The Growth of Public Expenditure in the Italian Theory of Public Finance

Giuseppe Mastromatteo

Research output: Contribution to journalArticle


[Autom. eng. transl.] From this work it emerges that, even if the evaluations regarding the determinants of the "law" of public spending growth are conflicting, almost all scholars recognize at an international level the growing trend of public spending starting from the mid-nineteenth century. On the causes linked to the growth of the role of the state in the economy, Italian authors identify both heterogeneity and the interaction of economic, political and technological variables (à la Wagner). Consequently, they show the difficulty of explaining the phenomenon with monocausal interpretations as, indeed, still happens in the literature. In the contributions examined, the assumptions of the marginalist school and, in addition, the socio-political assumptions are fundamentally highlighted. The first postulate that, in whatever way they tend to solve the problems of fiscal policies, individual preferences (hedonistic calculation) remain the ultimate reference. The second observe that the insurmountable limit, constituted by the will of individuals not to accept too onerous shares of public costs (taxes), is exceeded with the financing in deficit of public debt as a means to increase the volume of expenditure without affecting, apparently, the individual threshold of tolerating the tax burden. In this theoretical framework there are, in particular, interesting and still current interpretations of the growth of public spending as the "law" of Pantaleoni's economies of scale, the unbalanced growth of the public sector and the mix between public goods and private assets (Graziani, Sitta), the correlation with the quantifiable economic development in the growth of income and wealth (G. Ricca Salerno, Conigliani), the financial illusion and the use of public debt (Puviani, Barone, Einaudi).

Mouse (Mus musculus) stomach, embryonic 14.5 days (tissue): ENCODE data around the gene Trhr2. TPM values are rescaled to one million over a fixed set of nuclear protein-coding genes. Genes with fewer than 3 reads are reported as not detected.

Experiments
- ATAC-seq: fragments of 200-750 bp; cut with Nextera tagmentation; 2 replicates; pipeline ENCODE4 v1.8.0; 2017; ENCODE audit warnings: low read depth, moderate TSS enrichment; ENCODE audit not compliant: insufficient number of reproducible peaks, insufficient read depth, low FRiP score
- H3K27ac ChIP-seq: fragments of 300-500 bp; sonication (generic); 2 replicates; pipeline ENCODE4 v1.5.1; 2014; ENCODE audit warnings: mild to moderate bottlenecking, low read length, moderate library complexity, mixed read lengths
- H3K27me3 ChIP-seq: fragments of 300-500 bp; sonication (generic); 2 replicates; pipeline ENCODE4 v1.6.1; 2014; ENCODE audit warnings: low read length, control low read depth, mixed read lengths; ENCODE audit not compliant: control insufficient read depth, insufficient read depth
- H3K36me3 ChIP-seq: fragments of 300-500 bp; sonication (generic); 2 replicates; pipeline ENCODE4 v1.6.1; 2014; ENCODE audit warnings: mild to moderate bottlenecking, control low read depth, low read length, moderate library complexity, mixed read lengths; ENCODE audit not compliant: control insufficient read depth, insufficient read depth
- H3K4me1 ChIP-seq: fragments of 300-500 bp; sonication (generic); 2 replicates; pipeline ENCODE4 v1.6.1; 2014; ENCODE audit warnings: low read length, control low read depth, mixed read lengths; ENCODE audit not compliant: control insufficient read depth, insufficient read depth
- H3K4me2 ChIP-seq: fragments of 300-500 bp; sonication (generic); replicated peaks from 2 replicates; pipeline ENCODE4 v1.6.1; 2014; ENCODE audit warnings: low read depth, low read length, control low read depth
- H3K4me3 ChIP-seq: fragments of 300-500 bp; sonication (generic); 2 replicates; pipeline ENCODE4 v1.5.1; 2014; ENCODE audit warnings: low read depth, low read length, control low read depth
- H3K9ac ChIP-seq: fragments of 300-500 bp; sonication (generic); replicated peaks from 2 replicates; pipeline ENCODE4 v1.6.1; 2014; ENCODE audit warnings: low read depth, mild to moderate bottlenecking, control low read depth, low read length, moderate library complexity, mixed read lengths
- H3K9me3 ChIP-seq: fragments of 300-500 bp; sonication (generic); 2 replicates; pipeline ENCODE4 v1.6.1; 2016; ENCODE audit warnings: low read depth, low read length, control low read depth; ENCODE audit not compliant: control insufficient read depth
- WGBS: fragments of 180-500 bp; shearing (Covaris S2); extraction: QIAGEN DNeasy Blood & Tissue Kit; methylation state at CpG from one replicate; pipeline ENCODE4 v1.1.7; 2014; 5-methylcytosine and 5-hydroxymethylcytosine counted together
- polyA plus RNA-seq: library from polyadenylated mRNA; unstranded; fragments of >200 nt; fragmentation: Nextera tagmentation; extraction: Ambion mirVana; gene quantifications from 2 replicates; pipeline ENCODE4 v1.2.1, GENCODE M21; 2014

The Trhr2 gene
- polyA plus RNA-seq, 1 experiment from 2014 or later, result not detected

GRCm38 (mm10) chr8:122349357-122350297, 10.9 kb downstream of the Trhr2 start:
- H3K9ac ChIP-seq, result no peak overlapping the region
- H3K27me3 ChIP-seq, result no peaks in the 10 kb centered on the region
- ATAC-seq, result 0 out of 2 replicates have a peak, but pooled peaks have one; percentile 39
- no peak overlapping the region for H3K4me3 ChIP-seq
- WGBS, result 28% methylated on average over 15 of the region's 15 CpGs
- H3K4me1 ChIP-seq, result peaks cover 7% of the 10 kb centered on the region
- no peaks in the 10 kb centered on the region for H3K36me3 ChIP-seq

Original languageEnglish
Pages (from-to)221-241
Number of pages21
Publication statusPublished - 2003


  • Italian public finance
  • public expenditure


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